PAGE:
Imperfect Eco-labeling Signal in a Bertrand Duopoly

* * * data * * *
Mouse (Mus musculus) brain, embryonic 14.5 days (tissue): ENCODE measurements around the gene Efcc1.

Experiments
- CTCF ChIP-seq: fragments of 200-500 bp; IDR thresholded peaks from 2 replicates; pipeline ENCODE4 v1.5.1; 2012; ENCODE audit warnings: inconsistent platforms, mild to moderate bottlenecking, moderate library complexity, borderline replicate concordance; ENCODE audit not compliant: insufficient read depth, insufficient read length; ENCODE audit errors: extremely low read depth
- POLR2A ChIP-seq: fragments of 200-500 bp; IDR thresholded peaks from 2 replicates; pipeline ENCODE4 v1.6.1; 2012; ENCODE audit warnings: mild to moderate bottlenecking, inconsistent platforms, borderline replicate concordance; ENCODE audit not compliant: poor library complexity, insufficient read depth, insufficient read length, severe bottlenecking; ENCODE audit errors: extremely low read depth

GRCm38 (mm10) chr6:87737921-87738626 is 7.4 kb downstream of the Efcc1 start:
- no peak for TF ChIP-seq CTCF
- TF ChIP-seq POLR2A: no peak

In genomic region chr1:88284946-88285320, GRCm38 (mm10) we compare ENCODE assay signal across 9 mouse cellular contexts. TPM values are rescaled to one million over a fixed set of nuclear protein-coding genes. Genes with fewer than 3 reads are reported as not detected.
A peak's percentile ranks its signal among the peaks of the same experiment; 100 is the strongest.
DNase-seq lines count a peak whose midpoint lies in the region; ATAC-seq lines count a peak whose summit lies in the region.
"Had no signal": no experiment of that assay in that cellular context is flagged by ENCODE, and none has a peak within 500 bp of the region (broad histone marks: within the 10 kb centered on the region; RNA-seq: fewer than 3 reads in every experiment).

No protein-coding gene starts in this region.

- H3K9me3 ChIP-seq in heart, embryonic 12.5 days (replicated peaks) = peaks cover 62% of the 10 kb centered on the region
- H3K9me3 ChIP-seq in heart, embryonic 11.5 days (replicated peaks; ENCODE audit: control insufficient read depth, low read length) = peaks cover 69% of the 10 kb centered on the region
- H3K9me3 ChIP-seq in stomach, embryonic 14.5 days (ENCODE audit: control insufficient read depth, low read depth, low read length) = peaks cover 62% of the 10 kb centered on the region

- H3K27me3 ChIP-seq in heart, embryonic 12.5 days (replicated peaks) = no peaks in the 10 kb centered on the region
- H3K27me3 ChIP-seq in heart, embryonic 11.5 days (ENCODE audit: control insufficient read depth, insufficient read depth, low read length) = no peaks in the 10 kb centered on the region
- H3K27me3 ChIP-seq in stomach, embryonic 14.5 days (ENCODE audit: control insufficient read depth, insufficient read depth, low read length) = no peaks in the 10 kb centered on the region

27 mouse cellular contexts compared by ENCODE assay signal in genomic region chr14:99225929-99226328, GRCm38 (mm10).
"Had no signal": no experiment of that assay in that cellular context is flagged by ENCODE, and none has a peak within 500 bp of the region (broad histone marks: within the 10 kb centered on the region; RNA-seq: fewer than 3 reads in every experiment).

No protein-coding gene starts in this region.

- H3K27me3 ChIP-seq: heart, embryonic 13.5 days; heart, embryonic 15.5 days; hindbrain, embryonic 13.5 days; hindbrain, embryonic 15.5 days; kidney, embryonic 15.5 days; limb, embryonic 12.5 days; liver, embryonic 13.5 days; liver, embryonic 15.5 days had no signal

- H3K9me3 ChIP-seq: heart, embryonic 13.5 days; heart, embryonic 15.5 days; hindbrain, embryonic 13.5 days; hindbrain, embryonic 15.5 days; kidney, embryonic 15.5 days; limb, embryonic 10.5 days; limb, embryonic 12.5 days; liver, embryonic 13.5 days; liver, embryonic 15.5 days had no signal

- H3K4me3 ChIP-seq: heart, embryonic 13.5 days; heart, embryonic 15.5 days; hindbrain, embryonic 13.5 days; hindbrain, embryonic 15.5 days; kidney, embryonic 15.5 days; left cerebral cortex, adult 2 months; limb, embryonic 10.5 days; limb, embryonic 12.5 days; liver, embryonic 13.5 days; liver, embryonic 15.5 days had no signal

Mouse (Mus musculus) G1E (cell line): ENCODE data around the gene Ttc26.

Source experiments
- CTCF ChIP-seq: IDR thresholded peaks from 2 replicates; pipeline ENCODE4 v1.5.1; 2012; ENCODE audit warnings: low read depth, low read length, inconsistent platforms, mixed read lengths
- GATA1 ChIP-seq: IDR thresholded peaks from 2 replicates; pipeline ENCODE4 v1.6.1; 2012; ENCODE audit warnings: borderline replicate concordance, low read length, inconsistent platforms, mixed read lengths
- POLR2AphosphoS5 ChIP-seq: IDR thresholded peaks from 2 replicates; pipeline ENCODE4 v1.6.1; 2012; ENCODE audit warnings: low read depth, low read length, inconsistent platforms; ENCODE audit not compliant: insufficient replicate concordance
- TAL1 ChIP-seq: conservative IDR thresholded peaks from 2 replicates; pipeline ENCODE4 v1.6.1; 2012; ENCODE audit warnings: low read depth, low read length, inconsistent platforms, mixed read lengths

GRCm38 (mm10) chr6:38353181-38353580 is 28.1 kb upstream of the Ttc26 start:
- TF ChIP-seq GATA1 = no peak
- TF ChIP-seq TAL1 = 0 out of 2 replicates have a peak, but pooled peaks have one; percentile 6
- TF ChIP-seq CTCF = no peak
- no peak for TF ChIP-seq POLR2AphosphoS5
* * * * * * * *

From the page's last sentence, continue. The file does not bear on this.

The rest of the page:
In a Bertrand duopoly model, we study firms’ eco-labeling behavior when certification process imperfectly signals environmental product quality to consumers. The test is noisy in the sense that brown products may be labeled while green products may not. We study how strategic interaction shapes firms’ incentives to get certified, equilibrium demand, prices and social welfare. We find that the eco-labeling policy is welfare enhancing for all parameter values. Nevertheless, the separating testing equilibrium may be too costly to sustain when the green firm probability to pass the test is small. Moreover, if the certification technology is soft, meaning that both brown and green units are awarded the label with high probability, it would be easier to sustain a separating equilibrium. This is a consequence of price strategic interaction between firms that gives firms incentives to coordinate on a separating equilibrium.
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